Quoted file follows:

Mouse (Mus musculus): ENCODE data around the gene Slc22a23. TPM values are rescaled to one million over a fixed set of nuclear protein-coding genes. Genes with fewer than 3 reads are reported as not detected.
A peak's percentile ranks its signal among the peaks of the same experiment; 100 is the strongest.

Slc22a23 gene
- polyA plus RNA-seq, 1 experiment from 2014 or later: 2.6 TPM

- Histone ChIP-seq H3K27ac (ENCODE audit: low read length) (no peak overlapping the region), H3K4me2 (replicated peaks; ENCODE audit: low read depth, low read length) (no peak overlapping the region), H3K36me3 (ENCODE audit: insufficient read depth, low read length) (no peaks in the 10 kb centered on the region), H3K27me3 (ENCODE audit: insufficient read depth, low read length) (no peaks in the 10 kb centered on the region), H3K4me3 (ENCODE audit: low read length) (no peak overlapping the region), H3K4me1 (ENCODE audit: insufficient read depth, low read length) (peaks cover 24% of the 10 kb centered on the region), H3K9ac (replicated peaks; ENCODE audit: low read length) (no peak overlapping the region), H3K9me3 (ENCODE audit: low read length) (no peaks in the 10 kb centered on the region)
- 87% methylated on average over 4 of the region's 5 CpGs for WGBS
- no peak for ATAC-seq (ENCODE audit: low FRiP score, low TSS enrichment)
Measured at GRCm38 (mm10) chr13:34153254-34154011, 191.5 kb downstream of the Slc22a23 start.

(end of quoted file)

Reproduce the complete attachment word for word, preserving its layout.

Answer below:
Mouse (Mus musculus): ENCODE data around the gene Slc22a23. TPM values are rescaled to one million over a fixed set of nuclear protein-coding genes. Genes with fewer than 3 reads are reported as not detected.
A peak's percentile ranks its signal among the peaks of the same experiment; 100 is the strongest.

Slc22a23 gene
- polyA plus RNA-seq, 1 experiment from 2014 or later: 2.6 TPM

- Histone ChIP-seq H3K27ac (ENCODE audit: low read length) (no peak overlapping the region), H3K4me2 (replicated peaks; ENCODE audit: low read depth, low read length) (no peak overlapping the region), H3K36me3 (ENCODE audit: insufficient read depth, low read length) (no peaks in the 10 kb centered on the region), H3K27me3 (ENCODE audit: insufficient read depth, low read length) (no peaks in the 10 kb centered on the region), H3K4me3 (ENCODE audit: low read length) (no peak overlapping the region), H3K4me1 (ENCODE audit: insufficient read depth, low read length) (peaks cover 24% of the 10 kb centered on the region), H3K9ac (replicated peaks; ENCODE audit: low read length) (no peak overlapping the region), H3K9me3 (ENCODE audit: low read length) (no peaks in the 10 kb centered on the region)
- 87% methylated on average over 4 of the region's 5 CpGs for WGBS
- no peak for ATAC-seq (ENCODE audit: low FRiP score, low TSS enrichment)
Measured at GRCm38 (mm10) chr13:34153254-34154011, 191.5 kb downstream of the Slc22a23 start.